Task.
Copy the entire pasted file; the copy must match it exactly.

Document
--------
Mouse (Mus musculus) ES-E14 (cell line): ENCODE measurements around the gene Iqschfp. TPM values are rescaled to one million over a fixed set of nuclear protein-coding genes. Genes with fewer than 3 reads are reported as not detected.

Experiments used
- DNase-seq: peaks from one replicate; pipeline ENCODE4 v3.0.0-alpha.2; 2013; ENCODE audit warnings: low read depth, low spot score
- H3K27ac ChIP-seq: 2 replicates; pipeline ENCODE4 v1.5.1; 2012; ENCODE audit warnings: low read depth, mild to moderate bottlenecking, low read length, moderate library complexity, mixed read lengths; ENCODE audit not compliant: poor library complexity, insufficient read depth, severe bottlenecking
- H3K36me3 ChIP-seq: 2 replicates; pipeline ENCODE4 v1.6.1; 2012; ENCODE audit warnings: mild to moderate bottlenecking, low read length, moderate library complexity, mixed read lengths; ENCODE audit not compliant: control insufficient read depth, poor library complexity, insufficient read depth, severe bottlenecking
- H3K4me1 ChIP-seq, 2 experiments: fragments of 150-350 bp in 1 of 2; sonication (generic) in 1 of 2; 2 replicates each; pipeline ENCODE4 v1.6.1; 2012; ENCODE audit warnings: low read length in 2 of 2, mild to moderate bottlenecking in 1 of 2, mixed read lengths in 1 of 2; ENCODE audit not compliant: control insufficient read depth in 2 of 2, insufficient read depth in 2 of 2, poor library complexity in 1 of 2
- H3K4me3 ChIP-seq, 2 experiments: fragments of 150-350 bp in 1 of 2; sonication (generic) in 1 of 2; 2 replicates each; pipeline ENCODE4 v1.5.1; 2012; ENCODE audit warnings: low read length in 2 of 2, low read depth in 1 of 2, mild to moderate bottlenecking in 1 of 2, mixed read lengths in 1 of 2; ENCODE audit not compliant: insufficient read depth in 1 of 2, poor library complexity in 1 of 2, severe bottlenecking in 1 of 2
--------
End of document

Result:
Mouse (Mus musculus) ES-E14 (cell line): ENCODE measurements around the gene Iqschfp. TPM values are rescaled to one million over a fixed set of nuclear protein-coding genes. Genes with fewer than 3 reads are reported as not detected.

Experiments used
- DNase-seq: peaks from one replicate; pipeline ENCODE4 v3.0.0-alpha.2; 2013; ENCODE audit warnings: low read depth, low spot score
- H3K27ac ChIP-seq: 2 replicates; pipeline ENCODE4 v1.5.1; 2012; ENCODE audit warnings: low read depth, mild to moderate bottlenecking, low read length, moderate library complexity, mixed read lengths; ENCODE audit not compliant: poor library complexity, insufficient read depth, severe bottlenecking
- H3K36me3 ChIP-seq: 2 replicates; pipeline ENCODE4 v1.6.1; 2012; ENCODE audit warnings: mild to moderate bottlenecking, low read length, moderate library complexity, mixed read lengths; ENCODE audit not compliant: control insufficient read depth, poor library complexity, insufficient read depth, severe bottlenecking
- H3K4me1 ChIP-seq, 2 experiments: fragments of 150-350 bp in 1 of 2; sonication (generic) in 1 of 2; 2 replicates each; pipeline ENCODE4 v1.6.1; 2012; ENCODE audit warnings: low read length in 2 of 2, mild to moderate bottlenecking in 1 of 2, mixed read lengths in 1 of 2; ENCODE audit not compliant: control insufficient read depth in 2 of 2, insufficient read depth in 2 of 2, poor library complexity in 1 of 2
- H3K4me3 ChIP-seq, 2 experiments: fragments of 150-350 bp in 1 of 2; sonication (generic) in 1 of 2; 2 replicates each; pipeline ENCODE4 v1.5.1; 2012; ENCODE audit warnings: low read length in 2 of 2, low read depth in 1 of 2, mild to moderate bottlenecking in 1 of 2, mixed read lengths in 1 of 2; ENCODE audit not compliant: insufficient read depth in 1 of 2, poor library complexity in 1 of 2, severe bottlenecking in 1 of 2